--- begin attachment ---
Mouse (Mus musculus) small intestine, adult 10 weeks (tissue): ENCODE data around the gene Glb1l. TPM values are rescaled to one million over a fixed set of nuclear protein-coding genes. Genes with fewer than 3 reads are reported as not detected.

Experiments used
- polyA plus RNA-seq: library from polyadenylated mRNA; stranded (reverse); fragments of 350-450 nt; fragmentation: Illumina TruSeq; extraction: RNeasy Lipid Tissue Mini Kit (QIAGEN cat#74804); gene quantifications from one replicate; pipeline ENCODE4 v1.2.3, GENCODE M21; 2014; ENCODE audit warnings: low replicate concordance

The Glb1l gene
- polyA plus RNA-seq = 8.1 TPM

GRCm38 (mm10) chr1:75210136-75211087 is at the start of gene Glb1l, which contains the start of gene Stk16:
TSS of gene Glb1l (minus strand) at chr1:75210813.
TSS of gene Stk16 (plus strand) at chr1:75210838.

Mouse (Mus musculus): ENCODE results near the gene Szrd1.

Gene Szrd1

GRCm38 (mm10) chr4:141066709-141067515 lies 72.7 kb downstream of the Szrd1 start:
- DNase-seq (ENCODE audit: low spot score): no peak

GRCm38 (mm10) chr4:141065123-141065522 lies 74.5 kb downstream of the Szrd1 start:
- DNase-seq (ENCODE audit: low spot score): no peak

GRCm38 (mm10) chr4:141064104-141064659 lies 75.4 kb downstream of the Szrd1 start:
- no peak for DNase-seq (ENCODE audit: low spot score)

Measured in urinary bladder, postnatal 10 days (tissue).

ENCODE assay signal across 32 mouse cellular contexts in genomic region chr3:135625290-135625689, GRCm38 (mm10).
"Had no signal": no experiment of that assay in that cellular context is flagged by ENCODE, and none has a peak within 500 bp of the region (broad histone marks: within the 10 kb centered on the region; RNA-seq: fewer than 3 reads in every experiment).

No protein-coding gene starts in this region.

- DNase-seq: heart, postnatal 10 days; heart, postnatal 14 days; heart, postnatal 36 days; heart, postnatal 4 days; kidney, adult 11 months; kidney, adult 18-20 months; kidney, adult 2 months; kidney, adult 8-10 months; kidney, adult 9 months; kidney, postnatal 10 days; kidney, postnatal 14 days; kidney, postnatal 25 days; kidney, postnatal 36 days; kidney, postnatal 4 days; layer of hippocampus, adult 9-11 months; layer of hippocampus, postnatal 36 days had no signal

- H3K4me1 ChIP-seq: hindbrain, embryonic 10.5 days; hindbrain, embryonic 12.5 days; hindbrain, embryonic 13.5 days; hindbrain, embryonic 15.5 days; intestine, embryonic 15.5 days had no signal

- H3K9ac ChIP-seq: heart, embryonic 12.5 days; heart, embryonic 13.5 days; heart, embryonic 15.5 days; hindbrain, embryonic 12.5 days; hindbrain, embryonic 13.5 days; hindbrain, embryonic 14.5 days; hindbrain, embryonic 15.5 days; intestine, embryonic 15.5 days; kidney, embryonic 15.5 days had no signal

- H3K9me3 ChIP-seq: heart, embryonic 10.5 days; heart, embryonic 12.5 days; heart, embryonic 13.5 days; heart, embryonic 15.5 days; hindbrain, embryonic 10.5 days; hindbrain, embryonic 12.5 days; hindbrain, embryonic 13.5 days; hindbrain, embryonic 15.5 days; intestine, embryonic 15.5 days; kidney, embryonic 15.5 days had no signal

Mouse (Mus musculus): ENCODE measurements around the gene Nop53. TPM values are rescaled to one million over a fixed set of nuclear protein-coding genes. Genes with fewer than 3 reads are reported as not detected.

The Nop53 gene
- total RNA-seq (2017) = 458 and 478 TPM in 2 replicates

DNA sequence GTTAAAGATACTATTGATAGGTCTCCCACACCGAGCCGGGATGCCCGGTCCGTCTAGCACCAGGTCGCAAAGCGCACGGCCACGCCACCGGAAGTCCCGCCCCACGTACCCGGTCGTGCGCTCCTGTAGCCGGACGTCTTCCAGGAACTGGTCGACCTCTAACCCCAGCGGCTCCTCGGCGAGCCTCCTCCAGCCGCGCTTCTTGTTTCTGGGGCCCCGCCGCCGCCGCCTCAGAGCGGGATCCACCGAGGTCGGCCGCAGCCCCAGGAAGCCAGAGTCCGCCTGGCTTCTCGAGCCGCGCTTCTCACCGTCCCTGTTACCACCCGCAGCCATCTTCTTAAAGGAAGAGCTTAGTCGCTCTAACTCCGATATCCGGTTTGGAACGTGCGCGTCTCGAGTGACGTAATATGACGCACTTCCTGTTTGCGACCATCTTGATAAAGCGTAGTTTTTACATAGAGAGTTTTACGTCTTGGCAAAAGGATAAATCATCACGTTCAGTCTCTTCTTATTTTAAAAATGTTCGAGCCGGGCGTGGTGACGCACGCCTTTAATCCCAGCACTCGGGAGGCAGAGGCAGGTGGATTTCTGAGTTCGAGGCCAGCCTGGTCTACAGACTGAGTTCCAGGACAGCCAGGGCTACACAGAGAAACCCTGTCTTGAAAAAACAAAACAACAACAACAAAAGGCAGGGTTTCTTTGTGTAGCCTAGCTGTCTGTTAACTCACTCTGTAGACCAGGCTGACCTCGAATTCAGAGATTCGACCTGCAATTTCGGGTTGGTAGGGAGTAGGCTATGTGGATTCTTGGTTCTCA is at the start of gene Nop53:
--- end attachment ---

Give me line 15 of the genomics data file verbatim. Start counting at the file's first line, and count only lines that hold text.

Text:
GRCm38 (mm10) chr4:141064104-141064659 lies 75.4 kb downstream of the Szrd1 start: